A long and distinguished tradition of writers have used the form of a satirical dictionary to undermine the received ideas of their day. Voltaire wrote a sharply humorous "Philosophical Dictionary," while Samuel Johnson's dictionary of the English language was derisive and opinionated. These early dictionaries and encyclopedias were really weapons in a struggle for the soul of civilization between forces of humanistic enlightenment and the forces of orthodoxy and dogmatism. Their authors attacked and exposed the half-truths of their day by showing that it was possible to think differently about the social and political arrangements that everyone took for granted.
But as John Ralston Saul argues in this decidedly unorthodox book, modern dictionaries have once again been captured by the forces of orthodoxy—albeit this time a rationalist orthodoxy. Our language has become as predictable, fragmented, and rhetorical as it was in the 18th century, divided as it is by special interest groups into dialects of expertise that are hermetically sealed off and inaccessible to citizens. In The Doubter's Companion, a marvelous subversive contribution to the great 18th century tradition of the humanist dictionary, Saul skewers and discredits the accepted content of common terms like Advertising, Academics, and Air Conditioning (defined as "an efficient means for spreading disease in enclosed public spaces"); Cannibal, Conservative, and Croissant; Dandruff, Death, and Dictionary ("opinions presented as truth in alphabetical order"); and several hundred others, including Biography ("a respectable form of pornography"), Museum ("safe storage for stolen objects"), and Manners ("people are always splendid when they're dead").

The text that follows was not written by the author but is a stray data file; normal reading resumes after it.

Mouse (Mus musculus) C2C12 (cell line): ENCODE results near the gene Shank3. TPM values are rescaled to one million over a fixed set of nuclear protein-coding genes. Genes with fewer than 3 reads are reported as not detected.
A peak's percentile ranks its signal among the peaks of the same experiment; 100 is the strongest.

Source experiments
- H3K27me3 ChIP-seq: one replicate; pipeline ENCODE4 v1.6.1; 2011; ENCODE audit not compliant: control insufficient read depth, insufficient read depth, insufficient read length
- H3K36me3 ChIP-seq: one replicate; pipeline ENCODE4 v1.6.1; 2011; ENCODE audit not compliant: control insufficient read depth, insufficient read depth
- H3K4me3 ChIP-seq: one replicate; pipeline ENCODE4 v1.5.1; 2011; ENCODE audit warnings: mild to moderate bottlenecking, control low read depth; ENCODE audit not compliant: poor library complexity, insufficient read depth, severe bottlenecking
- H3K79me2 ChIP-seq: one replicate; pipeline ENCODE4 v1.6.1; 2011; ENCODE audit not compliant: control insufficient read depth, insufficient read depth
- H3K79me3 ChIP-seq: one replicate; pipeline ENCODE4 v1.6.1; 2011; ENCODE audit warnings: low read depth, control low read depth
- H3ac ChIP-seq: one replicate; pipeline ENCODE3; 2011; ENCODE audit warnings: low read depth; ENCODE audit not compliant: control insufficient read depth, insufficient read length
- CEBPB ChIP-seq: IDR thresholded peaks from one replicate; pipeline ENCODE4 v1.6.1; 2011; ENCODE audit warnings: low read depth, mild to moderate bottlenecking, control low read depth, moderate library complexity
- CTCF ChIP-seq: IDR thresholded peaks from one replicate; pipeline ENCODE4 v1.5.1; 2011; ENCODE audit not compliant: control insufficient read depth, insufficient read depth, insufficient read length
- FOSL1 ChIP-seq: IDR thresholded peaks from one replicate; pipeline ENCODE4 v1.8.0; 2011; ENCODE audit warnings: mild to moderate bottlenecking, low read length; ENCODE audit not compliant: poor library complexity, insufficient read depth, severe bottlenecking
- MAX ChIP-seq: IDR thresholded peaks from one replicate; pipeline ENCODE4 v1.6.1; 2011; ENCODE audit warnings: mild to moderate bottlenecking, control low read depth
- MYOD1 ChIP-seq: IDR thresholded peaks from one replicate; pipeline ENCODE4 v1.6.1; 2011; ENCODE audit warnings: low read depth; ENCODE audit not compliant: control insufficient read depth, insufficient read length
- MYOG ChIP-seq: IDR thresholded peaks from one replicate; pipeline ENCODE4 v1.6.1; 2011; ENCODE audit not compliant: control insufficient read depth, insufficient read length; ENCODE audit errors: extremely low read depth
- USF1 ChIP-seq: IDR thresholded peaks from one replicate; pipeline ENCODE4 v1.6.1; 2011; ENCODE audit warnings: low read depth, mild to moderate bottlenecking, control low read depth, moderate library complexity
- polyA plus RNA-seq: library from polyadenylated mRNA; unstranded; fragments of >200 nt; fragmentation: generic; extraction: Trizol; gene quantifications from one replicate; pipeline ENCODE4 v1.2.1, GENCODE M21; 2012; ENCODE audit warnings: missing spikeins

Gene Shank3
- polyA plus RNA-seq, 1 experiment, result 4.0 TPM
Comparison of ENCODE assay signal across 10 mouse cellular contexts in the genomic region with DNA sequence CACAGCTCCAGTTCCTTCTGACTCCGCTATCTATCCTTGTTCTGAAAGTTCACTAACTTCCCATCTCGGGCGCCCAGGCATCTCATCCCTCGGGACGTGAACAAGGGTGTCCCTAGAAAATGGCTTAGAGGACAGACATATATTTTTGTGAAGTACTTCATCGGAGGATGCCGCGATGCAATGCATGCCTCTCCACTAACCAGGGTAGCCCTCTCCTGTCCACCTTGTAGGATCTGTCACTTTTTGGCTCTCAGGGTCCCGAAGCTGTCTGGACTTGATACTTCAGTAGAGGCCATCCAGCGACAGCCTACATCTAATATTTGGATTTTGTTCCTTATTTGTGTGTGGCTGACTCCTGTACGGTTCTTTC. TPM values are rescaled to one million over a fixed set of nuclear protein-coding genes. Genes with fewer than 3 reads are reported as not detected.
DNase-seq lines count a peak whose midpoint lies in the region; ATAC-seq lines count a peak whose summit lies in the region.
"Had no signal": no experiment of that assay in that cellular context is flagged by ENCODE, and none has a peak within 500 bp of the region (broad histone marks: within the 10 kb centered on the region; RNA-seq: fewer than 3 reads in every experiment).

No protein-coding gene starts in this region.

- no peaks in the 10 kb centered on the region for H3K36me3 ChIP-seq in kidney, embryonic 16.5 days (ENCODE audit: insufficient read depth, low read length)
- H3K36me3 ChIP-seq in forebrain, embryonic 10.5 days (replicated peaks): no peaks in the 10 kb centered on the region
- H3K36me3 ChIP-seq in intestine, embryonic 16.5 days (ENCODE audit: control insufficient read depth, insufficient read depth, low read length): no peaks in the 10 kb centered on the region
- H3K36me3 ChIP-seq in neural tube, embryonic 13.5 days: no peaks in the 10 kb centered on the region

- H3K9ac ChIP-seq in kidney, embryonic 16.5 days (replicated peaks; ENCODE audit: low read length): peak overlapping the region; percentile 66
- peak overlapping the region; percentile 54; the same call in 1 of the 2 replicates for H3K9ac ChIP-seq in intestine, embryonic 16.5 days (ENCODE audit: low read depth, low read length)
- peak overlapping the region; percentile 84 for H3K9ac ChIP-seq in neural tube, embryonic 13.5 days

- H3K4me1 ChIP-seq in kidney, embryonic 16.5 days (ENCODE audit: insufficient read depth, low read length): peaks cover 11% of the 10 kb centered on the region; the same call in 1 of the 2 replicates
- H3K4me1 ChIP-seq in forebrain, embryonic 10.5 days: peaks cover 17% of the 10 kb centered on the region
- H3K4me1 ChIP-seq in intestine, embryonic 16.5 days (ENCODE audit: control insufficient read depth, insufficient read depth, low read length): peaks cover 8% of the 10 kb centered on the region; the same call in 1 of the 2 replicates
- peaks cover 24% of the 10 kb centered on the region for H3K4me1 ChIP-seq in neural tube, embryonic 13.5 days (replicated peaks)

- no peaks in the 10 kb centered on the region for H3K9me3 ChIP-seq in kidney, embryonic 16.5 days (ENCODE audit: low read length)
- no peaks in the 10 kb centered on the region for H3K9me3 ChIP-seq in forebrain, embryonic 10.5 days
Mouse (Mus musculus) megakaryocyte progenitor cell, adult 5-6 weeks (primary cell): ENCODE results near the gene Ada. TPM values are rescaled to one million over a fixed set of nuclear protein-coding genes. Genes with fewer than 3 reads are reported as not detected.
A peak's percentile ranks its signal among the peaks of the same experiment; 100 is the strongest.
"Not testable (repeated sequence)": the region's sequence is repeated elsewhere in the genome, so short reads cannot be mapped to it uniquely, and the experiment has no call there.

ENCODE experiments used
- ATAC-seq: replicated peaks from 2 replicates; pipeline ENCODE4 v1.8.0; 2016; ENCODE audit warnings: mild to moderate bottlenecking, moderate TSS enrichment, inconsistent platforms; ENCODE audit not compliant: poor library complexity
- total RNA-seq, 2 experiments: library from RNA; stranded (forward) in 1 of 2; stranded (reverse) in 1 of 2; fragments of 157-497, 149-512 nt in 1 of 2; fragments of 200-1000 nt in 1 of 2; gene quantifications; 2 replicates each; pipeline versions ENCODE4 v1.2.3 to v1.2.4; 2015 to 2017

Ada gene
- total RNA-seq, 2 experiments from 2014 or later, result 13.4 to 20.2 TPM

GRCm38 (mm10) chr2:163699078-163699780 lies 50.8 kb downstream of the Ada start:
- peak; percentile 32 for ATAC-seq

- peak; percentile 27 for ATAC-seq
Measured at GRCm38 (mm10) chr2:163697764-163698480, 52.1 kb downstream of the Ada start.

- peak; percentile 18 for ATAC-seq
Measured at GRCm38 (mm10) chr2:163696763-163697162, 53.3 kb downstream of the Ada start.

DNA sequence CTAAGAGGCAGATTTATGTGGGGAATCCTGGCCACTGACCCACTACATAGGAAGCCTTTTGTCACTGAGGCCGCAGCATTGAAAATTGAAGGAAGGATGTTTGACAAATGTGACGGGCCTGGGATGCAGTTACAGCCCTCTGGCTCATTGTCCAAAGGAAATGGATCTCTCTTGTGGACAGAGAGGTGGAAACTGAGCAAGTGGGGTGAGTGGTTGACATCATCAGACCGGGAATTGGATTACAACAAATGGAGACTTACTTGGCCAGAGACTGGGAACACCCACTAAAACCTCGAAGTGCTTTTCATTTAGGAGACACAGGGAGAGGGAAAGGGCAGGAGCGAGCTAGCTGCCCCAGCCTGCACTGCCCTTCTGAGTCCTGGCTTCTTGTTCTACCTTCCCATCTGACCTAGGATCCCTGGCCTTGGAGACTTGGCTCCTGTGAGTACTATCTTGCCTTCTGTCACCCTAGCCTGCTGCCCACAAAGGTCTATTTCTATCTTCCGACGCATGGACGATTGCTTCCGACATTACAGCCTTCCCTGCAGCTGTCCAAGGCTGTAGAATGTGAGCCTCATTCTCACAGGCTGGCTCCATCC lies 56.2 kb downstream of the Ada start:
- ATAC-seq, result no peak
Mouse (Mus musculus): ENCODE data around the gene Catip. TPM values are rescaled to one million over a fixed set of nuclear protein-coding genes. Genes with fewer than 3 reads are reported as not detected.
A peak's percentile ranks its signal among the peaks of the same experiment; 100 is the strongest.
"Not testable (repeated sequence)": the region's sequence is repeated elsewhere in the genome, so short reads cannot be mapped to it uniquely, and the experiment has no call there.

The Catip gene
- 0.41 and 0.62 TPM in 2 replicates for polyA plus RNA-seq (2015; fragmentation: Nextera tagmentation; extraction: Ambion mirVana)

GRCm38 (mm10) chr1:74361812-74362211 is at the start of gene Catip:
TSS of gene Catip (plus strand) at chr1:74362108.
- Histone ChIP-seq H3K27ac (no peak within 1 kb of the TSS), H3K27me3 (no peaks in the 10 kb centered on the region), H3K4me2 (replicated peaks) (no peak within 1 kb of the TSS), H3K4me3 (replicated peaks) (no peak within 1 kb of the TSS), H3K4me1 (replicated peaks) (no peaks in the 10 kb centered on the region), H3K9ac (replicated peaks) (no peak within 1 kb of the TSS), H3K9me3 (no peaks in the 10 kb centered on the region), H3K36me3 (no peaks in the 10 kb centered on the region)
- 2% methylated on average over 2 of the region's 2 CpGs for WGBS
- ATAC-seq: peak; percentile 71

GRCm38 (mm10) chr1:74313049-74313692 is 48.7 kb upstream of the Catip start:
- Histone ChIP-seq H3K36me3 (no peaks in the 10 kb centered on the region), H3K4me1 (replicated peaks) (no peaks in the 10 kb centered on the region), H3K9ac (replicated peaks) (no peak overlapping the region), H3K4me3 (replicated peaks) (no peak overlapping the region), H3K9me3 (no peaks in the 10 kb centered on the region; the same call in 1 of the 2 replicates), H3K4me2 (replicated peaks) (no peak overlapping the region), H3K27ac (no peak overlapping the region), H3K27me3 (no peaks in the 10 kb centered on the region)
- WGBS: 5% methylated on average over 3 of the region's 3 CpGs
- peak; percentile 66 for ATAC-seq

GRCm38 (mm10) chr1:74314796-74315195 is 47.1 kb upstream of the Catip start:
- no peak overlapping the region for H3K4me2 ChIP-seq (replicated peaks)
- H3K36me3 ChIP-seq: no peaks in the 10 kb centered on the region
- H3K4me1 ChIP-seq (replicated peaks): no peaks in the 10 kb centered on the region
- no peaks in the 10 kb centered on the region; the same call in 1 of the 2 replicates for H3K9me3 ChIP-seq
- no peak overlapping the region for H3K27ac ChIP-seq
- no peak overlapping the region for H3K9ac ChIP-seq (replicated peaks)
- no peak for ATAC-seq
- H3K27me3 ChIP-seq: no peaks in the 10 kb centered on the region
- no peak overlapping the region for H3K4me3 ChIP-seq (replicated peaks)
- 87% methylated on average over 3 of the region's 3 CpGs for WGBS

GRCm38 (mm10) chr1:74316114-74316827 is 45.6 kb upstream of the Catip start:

There is much in this volume that will stimulate, offend, provoke, perplex, and entertain. But Saul deploys these tactics of guerilla lexicography to advance the more serious purpose of reclaiming public language from the stultifying dialects of modern expertise.